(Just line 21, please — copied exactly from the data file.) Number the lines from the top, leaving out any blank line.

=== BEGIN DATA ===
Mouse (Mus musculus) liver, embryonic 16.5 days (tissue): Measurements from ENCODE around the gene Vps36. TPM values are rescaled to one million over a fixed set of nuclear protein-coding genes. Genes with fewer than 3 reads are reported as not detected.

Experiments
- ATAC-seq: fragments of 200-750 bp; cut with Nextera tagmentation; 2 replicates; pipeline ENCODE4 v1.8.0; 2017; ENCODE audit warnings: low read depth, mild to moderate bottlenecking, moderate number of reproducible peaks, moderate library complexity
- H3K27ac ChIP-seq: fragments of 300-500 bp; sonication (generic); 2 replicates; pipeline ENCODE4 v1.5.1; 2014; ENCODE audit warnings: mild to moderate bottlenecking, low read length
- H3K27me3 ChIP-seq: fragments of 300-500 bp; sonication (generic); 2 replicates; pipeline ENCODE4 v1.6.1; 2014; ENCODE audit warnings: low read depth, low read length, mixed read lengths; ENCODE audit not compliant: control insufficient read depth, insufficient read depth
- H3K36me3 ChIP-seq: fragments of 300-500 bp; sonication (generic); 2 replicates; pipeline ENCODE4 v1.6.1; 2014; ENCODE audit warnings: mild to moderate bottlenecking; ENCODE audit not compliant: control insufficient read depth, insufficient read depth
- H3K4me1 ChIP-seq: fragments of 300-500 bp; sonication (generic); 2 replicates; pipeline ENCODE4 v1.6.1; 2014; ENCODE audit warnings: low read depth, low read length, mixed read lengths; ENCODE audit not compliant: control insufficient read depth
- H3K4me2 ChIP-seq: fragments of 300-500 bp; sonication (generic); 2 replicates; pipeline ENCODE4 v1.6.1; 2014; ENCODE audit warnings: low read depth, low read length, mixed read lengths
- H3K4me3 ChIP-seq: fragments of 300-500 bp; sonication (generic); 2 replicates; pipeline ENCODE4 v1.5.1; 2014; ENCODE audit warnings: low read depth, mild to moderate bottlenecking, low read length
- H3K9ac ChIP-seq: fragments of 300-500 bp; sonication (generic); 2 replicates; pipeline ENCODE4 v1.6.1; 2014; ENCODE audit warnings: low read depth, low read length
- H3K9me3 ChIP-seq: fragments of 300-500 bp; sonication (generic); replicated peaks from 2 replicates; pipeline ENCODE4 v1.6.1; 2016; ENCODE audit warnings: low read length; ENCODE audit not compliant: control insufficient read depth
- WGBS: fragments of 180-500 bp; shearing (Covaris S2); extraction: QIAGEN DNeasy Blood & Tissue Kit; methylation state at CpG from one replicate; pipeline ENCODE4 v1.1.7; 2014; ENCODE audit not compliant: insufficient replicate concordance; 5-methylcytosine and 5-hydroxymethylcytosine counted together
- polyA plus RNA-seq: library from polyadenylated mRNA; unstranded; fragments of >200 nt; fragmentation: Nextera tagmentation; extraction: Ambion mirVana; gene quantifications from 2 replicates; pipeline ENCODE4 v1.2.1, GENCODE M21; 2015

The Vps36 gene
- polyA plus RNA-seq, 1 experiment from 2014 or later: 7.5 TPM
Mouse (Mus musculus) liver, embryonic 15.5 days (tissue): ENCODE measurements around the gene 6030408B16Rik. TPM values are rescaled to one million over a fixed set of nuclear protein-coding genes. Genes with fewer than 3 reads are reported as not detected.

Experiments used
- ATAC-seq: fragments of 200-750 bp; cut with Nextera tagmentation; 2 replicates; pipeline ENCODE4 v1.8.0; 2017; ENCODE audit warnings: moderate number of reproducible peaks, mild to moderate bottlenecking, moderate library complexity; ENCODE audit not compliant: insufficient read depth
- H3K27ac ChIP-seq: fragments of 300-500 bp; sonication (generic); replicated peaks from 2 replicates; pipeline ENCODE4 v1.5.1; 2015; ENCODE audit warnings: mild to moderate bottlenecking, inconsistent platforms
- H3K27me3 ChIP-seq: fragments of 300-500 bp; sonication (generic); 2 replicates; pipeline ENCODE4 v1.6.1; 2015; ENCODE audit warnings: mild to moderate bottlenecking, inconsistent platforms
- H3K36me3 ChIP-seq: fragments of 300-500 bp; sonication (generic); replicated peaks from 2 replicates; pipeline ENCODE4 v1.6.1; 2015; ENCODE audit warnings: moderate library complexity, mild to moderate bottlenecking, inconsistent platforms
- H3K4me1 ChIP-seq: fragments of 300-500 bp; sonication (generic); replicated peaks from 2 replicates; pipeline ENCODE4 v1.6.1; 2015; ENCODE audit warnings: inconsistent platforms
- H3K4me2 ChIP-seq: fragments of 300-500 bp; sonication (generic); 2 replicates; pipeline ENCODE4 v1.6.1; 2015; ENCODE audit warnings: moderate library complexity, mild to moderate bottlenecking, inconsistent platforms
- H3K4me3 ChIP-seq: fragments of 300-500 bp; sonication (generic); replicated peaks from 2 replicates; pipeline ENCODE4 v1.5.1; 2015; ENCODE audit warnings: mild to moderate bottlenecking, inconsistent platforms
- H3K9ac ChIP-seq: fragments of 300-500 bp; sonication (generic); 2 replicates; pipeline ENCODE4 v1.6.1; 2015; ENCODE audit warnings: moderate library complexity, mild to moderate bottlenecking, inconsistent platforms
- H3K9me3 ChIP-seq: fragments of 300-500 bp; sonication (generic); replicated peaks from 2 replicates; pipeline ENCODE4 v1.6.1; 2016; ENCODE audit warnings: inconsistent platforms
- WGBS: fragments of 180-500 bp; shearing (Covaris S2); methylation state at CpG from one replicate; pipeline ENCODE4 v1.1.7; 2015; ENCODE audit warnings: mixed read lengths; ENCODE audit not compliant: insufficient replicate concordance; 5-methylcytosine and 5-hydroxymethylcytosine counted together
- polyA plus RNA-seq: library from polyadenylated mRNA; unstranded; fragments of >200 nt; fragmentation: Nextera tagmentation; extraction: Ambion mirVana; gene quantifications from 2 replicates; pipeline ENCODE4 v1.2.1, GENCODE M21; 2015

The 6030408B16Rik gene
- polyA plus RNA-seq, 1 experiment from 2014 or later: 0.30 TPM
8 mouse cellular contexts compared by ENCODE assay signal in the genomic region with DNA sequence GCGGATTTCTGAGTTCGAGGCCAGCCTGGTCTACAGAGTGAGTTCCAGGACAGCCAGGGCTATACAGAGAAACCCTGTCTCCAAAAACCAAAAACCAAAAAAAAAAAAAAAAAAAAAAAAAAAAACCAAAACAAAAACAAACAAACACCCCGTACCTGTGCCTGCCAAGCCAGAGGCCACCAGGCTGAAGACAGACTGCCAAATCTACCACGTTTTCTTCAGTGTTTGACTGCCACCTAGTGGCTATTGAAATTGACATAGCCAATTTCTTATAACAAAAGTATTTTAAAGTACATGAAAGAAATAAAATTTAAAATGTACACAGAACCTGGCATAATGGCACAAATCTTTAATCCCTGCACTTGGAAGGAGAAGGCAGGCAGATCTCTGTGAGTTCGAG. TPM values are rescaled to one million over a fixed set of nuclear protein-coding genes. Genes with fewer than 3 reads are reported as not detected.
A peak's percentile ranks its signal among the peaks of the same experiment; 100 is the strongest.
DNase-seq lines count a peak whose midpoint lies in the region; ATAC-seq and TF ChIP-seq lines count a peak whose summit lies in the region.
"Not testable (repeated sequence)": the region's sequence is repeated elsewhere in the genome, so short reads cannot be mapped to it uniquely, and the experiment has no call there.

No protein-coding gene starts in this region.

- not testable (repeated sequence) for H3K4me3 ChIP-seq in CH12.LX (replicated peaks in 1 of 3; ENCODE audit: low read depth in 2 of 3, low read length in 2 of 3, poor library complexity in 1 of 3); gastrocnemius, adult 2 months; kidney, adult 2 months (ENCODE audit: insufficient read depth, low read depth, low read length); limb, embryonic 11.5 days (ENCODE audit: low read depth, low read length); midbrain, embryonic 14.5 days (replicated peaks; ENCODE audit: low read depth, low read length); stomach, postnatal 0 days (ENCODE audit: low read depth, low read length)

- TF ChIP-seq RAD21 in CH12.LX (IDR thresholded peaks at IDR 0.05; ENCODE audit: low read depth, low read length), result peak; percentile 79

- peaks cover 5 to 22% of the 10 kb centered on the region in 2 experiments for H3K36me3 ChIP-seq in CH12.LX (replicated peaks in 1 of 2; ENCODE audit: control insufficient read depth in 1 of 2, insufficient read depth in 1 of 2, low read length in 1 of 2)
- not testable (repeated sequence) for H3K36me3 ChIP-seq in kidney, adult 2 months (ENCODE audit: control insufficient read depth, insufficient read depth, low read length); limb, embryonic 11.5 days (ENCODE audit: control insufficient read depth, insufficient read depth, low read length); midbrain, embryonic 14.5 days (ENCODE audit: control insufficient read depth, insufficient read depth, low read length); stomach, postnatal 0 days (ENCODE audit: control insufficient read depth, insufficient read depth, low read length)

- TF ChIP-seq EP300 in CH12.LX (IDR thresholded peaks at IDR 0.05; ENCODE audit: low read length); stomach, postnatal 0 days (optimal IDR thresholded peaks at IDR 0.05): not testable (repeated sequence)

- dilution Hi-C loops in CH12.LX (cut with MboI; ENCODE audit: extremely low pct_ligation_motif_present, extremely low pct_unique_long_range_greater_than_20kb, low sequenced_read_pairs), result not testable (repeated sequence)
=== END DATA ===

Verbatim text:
- H3K36me3 ChIP-seq: fragments of 300-500 bp; sonication (generic); replicated peaks from 2 replicates; pipeline ENCODE4 v1.6.1; 2015; ENCODE audit warnings: moderate library complexity, mild to moderate bottlenecking, inconsistent platforms